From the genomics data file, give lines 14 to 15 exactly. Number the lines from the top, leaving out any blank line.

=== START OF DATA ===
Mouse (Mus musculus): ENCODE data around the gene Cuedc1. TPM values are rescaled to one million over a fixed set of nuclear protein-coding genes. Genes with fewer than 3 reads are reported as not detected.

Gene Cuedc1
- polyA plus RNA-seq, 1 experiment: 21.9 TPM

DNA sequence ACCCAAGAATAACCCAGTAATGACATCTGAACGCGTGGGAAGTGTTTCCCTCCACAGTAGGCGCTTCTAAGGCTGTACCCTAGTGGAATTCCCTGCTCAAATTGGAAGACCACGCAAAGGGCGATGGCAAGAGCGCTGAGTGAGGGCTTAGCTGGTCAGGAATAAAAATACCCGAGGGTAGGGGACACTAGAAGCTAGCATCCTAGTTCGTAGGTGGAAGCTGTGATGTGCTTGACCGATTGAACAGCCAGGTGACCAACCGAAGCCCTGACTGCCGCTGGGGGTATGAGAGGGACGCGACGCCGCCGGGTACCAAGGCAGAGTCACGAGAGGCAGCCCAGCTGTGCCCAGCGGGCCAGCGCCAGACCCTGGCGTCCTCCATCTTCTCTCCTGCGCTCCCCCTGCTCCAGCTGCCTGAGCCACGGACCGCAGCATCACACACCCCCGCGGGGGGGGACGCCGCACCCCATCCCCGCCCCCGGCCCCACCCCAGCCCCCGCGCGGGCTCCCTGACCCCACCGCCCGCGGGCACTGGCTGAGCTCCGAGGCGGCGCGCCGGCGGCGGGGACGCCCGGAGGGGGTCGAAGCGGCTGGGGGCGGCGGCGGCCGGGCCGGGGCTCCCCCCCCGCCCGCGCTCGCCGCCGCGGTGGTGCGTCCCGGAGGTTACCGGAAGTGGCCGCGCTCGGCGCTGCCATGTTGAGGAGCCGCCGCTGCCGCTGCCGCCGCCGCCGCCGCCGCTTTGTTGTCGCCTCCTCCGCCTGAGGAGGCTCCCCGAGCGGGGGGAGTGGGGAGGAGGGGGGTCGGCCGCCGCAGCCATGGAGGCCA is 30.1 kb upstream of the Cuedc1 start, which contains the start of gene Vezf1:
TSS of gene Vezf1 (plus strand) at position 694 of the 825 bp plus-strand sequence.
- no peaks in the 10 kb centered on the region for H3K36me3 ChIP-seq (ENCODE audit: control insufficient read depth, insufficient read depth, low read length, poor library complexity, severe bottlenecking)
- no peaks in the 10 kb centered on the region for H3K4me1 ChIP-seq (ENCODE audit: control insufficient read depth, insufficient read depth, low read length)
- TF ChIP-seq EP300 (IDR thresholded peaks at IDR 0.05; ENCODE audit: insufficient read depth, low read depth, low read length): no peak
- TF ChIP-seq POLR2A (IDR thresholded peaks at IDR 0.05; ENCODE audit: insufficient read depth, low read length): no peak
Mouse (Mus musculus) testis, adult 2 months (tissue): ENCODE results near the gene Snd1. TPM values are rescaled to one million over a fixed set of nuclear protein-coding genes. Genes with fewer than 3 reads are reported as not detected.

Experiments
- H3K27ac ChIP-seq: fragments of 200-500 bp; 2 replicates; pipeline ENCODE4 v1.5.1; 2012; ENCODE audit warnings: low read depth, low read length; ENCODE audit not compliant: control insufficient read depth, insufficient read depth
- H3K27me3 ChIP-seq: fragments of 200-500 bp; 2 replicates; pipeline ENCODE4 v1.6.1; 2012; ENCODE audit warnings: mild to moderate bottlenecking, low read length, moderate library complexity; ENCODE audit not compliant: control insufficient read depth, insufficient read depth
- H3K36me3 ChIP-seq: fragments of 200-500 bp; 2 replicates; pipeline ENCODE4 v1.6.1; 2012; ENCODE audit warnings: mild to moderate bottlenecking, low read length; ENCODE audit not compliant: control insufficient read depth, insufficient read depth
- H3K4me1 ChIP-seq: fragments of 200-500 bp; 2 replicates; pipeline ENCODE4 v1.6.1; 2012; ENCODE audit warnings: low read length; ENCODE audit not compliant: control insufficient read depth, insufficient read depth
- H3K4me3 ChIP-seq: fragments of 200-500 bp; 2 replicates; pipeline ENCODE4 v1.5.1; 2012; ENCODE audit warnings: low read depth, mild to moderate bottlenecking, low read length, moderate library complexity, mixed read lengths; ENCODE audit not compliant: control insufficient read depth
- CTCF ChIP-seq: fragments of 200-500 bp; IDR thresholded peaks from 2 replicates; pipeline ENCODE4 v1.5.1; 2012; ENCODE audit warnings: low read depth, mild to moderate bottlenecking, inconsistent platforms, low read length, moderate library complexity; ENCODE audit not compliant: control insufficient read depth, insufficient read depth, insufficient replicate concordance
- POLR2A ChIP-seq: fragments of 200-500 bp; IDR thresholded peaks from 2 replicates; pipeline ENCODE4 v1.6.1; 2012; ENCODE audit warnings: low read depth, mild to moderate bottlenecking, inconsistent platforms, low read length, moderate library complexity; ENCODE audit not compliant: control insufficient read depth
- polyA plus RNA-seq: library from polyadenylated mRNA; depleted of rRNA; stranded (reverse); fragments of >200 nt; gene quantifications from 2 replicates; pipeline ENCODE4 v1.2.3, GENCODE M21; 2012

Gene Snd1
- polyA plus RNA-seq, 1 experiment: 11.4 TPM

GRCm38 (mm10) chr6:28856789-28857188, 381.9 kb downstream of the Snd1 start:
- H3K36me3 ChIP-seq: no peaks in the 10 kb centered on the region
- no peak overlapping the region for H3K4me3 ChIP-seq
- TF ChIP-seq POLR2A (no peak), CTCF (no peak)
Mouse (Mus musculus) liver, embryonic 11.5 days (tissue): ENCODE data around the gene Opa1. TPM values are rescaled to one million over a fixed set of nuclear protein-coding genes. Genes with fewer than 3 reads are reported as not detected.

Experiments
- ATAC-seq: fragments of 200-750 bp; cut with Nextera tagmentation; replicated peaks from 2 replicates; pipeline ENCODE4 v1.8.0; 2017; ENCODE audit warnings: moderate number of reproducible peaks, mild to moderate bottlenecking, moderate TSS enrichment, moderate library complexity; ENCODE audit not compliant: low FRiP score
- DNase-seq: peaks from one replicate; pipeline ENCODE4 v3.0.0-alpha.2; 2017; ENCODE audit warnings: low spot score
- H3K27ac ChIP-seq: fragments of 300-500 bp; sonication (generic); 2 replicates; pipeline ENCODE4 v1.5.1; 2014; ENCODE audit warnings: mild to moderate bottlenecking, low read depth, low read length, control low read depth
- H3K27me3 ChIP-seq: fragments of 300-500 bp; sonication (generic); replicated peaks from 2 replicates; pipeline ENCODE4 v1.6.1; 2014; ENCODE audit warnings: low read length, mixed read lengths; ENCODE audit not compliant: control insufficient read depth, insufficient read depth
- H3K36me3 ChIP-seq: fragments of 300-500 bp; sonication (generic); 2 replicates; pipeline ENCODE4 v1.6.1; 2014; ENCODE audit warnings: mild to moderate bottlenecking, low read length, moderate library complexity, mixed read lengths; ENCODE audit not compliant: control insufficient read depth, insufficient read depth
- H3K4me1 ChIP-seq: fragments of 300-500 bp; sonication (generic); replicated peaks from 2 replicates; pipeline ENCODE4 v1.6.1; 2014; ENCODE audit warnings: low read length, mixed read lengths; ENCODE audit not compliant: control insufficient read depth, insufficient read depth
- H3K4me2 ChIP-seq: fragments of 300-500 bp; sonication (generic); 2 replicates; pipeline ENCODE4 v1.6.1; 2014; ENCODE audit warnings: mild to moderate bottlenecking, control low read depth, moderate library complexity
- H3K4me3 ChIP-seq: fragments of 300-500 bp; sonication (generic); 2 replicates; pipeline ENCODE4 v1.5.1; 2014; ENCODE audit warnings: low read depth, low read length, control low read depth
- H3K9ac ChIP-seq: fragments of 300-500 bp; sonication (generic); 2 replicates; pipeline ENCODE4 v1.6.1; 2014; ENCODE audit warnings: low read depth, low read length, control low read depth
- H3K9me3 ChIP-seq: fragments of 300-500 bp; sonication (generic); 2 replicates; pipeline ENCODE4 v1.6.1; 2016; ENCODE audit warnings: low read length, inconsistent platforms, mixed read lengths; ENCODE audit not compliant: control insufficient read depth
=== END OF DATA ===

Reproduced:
- H3K36me3 ChIP-seq: fragments of 200-500 bp; 2 replicates; pipeline ENCODE4 v1.6.1; 2012; ENCODE audit warnings: mild to moderate bottlenecking, low read length; ENCODE audit not compliant: control insufficient read depth, insufficient read depth
- H3K4me1 ChIP-seq: fragments of 200-500 bp; 2 replicates; pipeline ENCODE4 v1.6.1; 2012; ENCODE audit warnings: low read length; ENCODE audit not compliant: control insufficient read depth, insufficient read depth